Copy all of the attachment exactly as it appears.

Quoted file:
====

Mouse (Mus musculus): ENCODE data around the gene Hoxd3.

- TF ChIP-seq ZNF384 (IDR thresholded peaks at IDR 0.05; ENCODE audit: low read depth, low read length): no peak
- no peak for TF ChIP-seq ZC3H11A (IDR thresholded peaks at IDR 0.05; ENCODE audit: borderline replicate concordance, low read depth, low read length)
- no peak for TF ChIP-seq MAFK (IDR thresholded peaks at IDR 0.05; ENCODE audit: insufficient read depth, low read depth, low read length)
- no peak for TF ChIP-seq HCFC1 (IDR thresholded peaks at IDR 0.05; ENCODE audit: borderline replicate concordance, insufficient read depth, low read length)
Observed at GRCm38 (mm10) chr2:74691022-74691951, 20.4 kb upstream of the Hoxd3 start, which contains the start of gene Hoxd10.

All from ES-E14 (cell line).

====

Mouse (Mus musculus): ENCODE data around the gene Hoxd3.

- TF ChIP-seq ZNF384 (IDR thresholded peaks at IDR 0.05; ENCODE audit: low read depth, low read length): no peak
- no peak for TF ChIP-seq ZC3H11A (IDR thresholded peaks at IDR 0.05; ENCODE audit: borderline replicate concordance, low read depth, low read length)
- no peak for TF ChIP-seq MAFK (IDR thresholded peaks at IDR 0.05; ENCODE audit: insufficient read depth, low read depth, low read length)
- no peak for TF ChIP-seq HCFC1 (IDR thresholded peaks at IDR 0.05; ENCODE audit: borderline replicate concordance, insufficient read depth, low read length)
Observed at GRCm38 (mm10) chr2:74691022-74691951, 20.4 kb upstream of the Hoxd3 start, which contains the start of gene Hoxd10.

All from ES-E14 (cell line).